This will not be a long piece. It is, however, an acknowledgement and paean to a musical soul.
This weekend I have the distinguished honor of once again playing with one of those elder statesmen of music, Helmuth Rilling, born in Germany in 1933. The first time I played for him I was truly too young to appreciate what was being said by him in our rehearsals in Stuttgart for a festival of the music of J.S. Bach. On the menu was the great Mass in B Minor and it was the summer of 1979. It was very overwhelming being in a foreign land for the first time, experiencing a language with which I had limited experience. Nonetheless, this man of modest physical presence struck a chord with me even though I knew next-to-nothing about him or his reputation.
The rehearsals were mostly in German, as his soloists and choristers were Germans or German-speakers. The kid on first trumpet from El Barrio was not. It wasn’t necessary, at any rate, to speak his verbal language in order to find what it was that he wanted his American trumpet section to do.
His movements varied, in those days, from the very flowing to stiffer gestures. Now, all decent conductors should be able to do that. However, with Helmut it was about his face as it accompanied those gestures. His face tells the story the audience does not receive by virtue of only seeing his back in performance.
He is of that small group of choral conductors that takes each and every word of text to heart. He has studied those words and examined how the world’s greatest composers have combined the subtleties of orchestration to truly tell a story. If we don’t acknowledge that a choral piece tells a story , then, we are missing the point. The Christmas Oratorio of Bach which we are set to perform with him is not a mere set of songs and choruses for their own sake. They tell a narrative of something important to a great segment of the world’s population and, as I sit quietly during the movements in which the trumpets are not included, the kindness and the alternating fire in this octogenarian’s face tell me all I need to know: he loves the music and he wants me, the performer/listener to love it, as well.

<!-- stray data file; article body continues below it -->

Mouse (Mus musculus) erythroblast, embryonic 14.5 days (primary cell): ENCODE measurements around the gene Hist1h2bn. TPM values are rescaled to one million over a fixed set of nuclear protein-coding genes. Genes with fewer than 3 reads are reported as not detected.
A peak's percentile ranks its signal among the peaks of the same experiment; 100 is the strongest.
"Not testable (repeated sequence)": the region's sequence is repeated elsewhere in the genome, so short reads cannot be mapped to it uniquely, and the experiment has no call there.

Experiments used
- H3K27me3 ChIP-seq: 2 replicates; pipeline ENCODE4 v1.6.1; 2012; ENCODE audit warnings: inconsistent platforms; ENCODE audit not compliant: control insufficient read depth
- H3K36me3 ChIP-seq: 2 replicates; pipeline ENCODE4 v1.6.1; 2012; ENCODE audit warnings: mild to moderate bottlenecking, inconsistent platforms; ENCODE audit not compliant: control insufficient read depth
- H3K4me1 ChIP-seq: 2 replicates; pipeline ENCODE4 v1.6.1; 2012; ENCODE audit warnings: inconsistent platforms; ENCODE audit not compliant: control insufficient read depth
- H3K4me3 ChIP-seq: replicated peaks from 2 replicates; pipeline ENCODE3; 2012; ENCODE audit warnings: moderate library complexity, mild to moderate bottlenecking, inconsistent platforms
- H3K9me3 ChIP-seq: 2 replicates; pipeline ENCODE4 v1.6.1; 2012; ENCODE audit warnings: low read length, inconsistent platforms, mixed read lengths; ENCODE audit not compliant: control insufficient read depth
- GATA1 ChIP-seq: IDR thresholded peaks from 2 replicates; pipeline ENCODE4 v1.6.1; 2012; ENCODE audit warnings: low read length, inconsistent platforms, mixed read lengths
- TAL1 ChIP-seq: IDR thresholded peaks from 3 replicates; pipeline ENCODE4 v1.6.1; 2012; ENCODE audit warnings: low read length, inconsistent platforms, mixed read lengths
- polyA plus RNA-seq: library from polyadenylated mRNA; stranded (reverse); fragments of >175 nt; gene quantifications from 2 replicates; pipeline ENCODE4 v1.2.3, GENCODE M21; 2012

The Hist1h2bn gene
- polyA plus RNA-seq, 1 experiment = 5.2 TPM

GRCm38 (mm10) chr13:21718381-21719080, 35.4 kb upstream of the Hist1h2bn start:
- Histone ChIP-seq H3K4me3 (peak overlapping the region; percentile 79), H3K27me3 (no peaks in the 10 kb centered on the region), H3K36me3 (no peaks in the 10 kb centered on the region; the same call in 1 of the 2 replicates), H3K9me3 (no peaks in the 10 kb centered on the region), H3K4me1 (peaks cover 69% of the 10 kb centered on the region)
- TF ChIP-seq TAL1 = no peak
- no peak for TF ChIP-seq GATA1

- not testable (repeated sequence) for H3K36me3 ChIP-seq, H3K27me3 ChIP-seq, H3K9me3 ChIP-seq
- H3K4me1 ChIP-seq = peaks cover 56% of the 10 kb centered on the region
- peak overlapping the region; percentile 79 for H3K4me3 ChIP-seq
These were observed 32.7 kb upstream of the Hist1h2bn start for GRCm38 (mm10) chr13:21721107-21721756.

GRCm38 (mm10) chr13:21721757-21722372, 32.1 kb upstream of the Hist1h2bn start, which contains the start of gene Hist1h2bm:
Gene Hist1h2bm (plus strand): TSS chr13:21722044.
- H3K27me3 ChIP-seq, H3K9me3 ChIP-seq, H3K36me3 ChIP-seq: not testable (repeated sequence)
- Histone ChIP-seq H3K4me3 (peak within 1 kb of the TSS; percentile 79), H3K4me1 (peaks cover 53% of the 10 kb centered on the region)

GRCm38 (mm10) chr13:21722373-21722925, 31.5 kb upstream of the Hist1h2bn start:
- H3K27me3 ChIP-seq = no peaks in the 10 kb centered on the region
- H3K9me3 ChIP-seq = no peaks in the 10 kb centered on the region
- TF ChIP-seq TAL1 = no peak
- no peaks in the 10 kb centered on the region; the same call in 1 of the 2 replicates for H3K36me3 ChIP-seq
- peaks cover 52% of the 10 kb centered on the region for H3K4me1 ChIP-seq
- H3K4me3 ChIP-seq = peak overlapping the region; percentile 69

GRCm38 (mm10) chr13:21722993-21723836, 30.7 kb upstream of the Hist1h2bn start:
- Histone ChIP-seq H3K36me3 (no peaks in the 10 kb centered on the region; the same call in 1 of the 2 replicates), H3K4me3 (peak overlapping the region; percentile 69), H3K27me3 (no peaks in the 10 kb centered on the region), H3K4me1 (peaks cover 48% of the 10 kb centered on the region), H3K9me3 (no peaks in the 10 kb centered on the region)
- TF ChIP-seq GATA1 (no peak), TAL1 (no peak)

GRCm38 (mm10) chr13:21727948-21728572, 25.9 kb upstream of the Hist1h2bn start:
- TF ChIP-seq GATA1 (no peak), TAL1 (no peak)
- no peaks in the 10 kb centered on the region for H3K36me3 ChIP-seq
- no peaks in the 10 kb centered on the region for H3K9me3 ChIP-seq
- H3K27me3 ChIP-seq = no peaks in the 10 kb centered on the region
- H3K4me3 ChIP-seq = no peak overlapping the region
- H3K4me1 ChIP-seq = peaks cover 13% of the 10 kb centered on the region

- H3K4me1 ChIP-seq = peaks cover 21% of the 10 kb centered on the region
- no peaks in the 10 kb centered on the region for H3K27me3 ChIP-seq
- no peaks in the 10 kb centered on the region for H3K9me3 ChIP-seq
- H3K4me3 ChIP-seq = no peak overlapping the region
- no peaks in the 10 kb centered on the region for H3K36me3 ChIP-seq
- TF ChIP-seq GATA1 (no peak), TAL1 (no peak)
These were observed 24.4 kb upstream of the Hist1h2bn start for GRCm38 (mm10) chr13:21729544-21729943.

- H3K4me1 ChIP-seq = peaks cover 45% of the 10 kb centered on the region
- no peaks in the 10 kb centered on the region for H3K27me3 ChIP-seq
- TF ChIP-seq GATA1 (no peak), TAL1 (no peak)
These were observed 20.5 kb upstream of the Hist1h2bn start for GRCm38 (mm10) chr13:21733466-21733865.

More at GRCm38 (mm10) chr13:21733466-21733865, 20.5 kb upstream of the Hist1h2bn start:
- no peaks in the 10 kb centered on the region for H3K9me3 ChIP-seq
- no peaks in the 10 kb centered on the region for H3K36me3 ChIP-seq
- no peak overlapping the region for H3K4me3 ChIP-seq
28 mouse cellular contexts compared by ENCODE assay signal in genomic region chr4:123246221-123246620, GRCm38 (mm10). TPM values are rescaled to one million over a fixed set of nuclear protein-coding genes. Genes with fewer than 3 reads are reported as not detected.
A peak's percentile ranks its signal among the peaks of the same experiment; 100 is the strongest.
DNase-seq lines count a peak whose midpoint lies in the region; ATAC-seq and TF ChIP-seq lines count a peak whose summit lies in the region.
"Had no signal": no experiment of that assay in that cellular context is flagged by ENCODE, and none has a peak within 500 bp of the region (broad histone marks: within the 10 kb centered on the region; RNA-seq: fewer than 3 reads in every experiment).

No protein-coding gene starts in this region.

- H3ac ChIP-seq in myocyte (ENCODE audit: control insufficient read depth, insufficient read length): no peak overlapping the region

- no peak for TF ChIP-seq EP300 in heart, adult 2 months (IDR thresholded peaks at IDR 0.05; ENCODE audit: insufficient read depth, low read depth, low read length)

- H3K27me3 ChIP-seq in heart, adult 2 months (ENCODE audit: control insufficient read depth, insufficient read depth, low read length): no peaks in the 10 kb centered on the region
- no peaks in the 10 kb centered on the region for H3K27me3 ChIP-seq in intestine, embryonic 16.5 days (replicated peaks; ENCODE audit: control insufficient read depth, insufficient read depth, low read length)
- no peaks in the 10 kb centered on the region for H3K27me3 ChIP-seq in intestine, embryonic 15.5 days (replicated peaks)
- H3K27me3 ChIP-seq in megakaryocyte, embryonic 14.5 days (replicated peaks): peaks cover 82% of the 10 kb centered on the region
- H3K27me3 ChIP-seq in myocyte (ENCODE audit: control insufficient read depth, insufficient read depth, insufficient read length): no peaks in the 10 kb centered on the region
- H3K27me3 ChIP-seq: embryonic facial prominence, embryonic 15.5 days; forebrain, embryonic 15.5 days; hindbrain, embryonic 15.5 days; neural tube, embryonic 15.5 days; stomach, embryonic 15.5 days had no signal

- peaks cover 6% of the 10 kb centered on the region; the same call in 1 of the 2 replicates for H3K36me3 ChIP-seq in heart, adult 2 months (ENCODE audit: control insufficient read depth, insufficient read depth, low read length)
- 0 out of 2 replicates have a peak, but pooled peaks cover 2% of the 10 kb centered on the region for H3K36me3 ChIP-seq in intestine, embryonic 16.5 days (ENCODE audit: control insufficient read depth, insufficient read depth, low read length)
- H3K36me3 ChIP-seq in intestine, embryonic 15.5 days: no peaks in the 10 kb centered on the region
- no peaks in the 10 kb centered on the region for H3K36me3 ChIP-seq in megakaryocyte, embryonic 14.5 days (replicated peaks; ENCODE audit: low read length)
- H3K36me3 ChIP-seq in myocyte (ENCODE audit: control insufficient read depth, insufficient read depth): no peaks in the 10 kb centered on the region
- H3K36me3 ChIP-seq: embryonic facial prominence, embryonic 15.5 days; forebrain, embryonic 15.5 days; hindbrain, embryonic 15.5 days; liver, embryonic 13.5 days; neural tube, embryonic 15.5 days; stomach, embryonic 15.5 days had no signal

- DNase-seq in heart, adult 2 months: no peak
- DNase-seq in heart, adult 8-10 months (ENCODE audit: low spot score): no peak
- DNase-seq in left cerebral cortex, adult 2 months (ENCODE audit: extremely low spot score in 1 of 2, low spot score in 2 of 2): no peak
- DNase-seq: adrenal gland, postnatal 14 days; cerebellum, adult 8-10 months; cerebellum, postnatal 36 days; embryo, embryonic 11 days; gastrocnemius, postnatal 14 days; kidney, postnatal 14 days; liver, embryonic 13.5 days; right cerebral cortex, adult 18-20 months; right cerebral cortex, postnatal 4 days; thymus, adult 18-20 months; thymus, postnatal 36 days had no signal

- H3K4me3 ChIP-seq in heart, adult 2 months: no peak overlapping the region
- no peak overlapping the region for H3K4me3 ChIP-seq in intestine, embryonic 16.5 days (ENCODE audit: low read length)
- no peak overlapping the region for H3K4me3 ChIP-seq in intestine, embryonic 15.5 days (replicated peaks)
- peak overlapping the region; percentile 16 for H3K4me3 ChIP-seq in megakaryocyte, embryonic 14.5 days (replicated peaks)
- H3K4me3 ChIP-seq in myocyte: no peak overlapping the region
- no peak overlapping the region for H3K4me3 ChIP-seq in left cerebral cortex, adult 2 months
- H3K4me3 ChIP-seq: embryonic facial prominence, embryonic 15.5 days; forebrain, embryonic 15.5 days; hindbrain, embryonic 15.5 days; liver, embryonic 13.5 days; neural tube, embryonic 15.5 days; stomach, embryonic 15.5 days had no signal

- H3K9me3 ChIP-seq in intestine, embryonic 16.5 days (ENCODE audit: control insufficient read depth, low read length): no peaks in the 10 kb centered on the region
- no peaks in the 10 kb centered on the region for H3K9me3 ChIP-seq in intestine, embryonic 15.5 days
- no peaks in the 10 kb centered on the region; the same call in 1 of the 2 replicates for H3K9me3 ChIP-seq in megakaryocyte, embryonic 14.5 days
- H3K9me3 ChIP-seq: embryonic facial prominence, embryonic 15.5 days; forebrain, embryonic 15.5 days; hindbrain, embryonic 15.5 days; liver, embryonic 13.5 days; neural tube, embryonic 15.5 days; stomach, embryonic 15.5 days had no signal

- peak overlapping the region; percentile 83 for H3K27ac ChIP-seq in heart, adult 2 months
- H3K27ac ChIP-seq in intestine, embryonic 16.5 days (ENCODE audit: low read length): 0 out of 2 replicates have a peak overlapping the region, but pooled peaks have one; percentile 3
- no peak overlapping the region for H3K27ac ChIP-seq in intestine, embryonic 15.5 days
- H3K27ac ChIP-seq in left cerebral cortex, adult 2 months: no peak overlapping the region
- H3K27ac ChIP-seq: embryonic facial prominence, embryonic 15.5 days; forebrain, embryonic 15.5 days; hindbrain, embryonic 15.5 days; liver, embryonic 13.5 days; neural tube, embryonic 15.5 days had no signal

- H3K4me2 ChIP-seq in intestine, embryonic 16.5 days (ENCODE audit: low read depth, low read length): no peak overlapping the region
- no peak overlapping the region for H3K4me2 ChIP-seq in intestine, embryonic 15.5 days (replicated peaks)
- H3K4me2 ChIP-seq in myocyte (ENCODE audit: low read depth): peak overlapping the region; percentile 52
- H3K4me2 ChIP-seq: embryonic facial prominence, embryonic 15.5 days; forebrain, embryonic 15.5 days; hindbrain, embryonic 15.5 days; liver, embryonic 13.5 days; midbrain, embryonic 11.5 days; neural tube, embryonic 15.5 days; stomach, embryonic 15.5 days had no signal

He is not given to wild motions. He does merely what he feels he needs to do to get his ideas across. Those moments where his eyes open in an amazed beckoning of the heart compels us, his simultaneous translators, to join with him to tell the story. He is truly a conduit for the music.
I am unabashedly envious of those close enough to Rilling to have been able to study with him. I can’t imagine what an hour-long conversation with him about musical beauty would be like. I wouldn’t be able to take that quiet intensity for very long. I can say that the musicians that love to work for him, nay, with him do so with a strong desire to get it right. Yes, that places a bit more strain on the player but, my God… what a reward it is to play for a gentleman who wants to get it right for Bach.